natural numbers. For example, in our puzzle about ideals, every ideal is
a product of prime ideals, and its norm is the product of the norms of those
prime ideals... so our Dirichlet series will have an Euler product formula.

The second format is nice *if* our Taylor series is an automorphic form.
This will happen precisely when our Dirichlet series satisfies a functional
equation.

(For experts: I'm ignoring some fudge factors involving the $\gamma$ function.)

I still need to say more about *which* puzzles give automorphic forms,
what it really means when they *do*. But, not this week! I'm tired,
and I bet you are too.

For now, let me just give some references. There's a vast amount of material
on all these subjects, and I've already referred to lots of it. But right now
I want to focus on stuff that's free online, especially stuff that's readable
by anyone with a solid math background - not journal articles for experts, but
not fluff, either.

Here's some information on the Riemann Hypothesis provided by the Clay
Mathematics Institute, which is offering a million dollars for its solution:

3) Clay Mathematics Institute, Problems of the Millenium:
the Riemann Hypothesis, http://www.claymath.org/millennium/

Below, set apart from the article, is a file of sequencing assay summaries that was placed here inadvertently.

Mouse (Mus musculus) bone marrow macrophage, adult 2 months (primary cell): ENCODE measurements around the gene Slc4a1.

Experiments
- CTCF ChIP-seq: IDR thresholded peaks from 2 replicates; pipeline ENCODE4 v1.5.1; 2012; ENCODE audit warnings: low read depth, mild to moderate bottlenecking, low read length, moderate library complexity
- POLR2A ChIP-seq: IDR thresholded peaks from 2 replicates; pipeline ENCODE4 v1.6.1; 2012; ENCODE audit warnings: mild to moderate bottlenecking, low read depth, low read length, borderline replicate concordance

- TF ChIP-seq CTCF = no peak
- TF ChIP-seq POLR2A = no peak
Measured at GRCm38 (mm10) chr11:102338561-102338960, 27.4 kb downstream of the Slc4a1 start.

The official problem description by Enrico Bombieri talks about evidence
for the Riemann Hypothesis, including the Weil Conjectures. The article by
Peter Sarnak describes generalizations leading up to the Grand Riemann
Hypothesis. In particular, he gives a super-rapid introduction to
automorphic L-functions.

Here's a nice webpage that sketches Wiles and Taylor's proof of Fermat's last
theorem:

4) Charles Daney, The Mathematics of Fermat's Last Theorem,
http://www.mbay.net/~cgd/flt/fltmain.htm

I like the quick introductions to "Elliptic curves and elliptic functions",
"Elliptic curves and modular functions", "$\Zeta$ and L-functions", and "Galois
Representations" - they're neither too detailed nor too vague, at least for
me.

Here's a nice little intro to the Weil Conjectures:

5) Runar Ile, Introduction to the Weil Conjectures,
http://folk.uio.no/~ile/WeilA4.pdf

James Milne goes a lot deeper - his course notes on etale cohomology include
a proof of the Weil Conjectures:

6) James Milne, Lectures on Etale Cohomology,
http://www.jmilne.org/math/CourseNotes/math732.html

while his course notes on elliptic curves sketch the proof of Fermat's Last
Theorem:

7) James Milne, Elliptic Curves,
http://www.jmilne.org/math/CourseNotes/math679.html

Here's a nice history of what I've been calling the Taniyama-Shimura
Conjecture, which explains why some people call it the Taniyama-Shimura-Weil
conjecture, or other things:

8) Serge Lang, Some history of the Shimura-Taniyama Conjecture,
AMS Notices 42 (November 1995), $1301-1307$. Available at
http://www.ams.org/notices/199511/forum.pdf

Here's a quick introduction to the proof of this conjecture, whatever
it's called:

9) Henri Diamond, A proof of the full Shimura-Taniyama-Weil Conjecture
is announced, AMS Notices 46 (December 1999), $1397-1401$. Available
at http://www.ams.org/notices/199911/comm-darmon.pdf